Cancer Survivor Series: Rachel Walker

By: Rachel Calderone Last Updated: January 25, 2022

Rachel Walker is no stranger to cancer. Having multiple family members who have had breast cancer before her, Walker monitored her health by getting examined regularly. In the process of preparing for a preventative surgery in 2020, Walker was informed that she had developed cancer. 

“Cancer, breast cancer specifically, runs in my family. I have had a number of biopsies. Everything had always come out clear. I decided probably about three years ago that instead of continuing with screenings every six months with lots of worry, I would go ahead and plan a prophylactic mastectomy, which is a mastectomy performed so that you would avoid getting cancer by having your breasts removed,” said Walker. “In that process, there were a few steps to the surgeries. In the first step, I actually had surgery before the mastectomy to prepare for it. They found cancer. It happens less than 1% of the time.”

The news was surprising.

“Three months earlier, I had had a double biopsy and they found nothing. In the period of eight years, I had seven biopsies, and they had not found cancer. Then, when I went for the prophylactic mastectomy, that's when they found the cancer,” said Walker.

Now, Walker’s doctors had to address the cancer diagnosis.

“When I was diagnosed with cancer, they asked if I wanted to switch to a lumpectomy as opposed to a mastectomy. Sometimes when cancers are caught early on, they just do a lumpectomy instead of a mastectomy. I said 'I'm already in the mindset and made up my mind. Let's go through it,'” said Walker.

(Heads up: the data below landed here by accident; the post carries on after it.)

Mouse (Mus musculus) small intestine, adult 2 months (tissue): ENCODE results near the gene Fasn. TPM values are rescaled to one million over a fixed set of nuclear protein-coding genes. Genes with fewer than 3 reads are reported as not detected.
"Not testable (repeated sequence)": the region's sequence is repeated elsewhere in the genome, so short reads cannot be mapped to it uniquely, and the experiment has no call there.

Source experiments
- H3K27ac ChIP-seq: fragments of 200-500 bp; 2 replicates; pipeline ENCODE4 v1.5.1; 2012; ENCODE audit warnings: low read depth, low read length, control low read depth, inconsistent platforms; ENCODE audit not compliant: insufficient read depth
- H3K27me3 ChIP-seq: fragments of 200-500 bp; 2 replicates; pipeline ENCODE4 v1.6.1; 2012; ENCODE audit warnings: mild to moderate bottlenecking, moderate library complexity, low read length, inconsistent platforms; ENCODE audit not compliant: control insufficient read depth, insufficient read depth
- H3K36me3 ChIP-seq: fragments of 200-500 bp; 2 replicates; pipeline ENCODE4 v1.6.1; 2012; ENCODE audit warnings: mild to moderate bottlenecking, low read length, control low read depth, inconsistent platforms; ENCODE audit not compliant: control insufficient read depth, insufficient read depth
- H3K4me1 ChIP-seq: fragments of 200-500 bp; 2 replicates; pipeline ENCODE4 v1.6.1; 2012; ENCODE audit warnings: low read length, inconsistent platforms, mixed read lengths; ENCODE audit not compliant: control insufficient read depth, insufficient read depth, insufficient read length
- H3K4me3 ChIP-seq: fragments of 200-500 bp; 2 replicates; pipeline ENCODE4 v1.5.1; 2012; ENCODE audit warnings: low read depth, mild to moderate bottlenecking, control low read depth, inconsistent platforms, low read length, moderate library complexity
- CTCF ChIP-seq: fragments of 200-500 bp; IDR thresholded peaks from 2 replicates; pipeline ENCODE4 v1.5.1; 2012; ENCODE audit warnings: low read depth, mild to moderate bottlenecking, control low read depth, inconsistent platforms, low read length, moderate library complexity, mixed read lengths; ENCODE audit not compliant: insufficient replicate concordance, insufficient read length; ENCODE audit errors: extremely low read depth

As Walker prepared to follow through with the procedure, the coronavirus pandemic was just about to shake the world.

“That first procedure was scheduled in March of 2020. It was postponed two or three months due to COVID,” said Walker.

COVID quickly changed medical facility protocols across the world. Walker, who originally planned this mastectomy to avoid cancer, now had to fight the disease as the world as she knew it was changing. Walker would not experience this breast cancer journey like her mother and grandmother before her. She was about to begin this process without the privilege of having her mother at her side.

“I had five major surgeries in 10 months. Throughout all of my procedures, I could not take anyone into the hospital with me, so I had to get dropped off at the hospital,” said Walker. “It was definitely different. It was very scary. I didn't plan on going through all of this because I had cancer. I was very confident going into it that I was doing the right thing and I was doing it so that I would never have to experience having cancer. When it happened, I was very scared. My mom had stage three breast cancer. She was scared because she couldn't go with me.”

Even though she wasn’t able to have her mother with her, Walker did have a familiar face throughout the journey.

“When I had all of my procedures, I went out to Evanston because of a particular doctor. She was my mom's doctor when my mom went through everything. She had also done some of my biopsies and saw me occasionally. It was very, very reassuring to have a familiar face: someone that knew my friends and family, someone who had worked with us, someone who knew my mother's whole health history and my health history. It was very reassuring,” said Walker.